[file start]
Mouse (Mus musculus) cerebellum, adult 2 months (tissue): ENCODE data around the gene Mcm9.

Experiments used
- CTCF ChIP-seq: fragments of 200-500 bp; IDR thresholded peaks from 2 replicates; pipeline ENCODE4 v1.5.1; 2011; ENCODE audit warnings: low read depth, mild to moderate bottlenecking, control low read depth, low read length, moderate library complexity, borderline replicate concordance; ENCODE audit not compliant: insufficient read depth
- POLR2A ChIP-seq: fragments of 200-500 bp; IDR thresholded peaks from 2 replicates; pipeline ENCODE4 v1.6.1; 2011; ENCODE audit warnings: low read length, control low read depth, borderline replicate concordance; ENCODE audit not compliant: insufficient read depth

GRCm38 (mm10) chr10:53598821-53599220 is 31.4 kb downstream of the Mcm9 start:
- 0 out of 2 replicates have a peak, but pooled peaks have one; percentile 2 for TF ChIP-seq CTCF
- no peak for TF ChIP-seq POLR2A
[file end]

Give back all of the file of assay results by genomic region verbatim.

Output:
Mouse (Mus musculus) cerebellum, adult 2 months (tissue): ENCODE data around the gene Mcm9.

Experiments used
- CTCF ChIP-seq: fragments of 200-500 bp; IDR thresholded peaks from 2 replicates; pipeline ENCODE4 v1.5.1; 2011; ENCODE audit warnings: low read depth, mild to moderate bottlenecking, control low read depth, low read length, moderate library complexity, borderline replicate concordance; ENCODE audit not compliant: insufficient read depth
- POLR2A ChIP-seq: fragments of 200-500 bp; IDR thresholded peaks from 2 replicates; pipeline ENCODE4 v1.6.1; 2011; ENCODE audit warnings: low read length, control low read depth, borderline replicate concordance; ENCODE audit not compliant: insufficient read depth

GRCm38 (mm10) chr10:53598821-53599220 is 31.4 kb downstream of the Mcm9 start:
- 0 out of 2 replicates have a peak, but pooled peaks have one; percentile 2 for TF ChIP-seq CTCF
- no peak for TF ChIP-seq POLR2A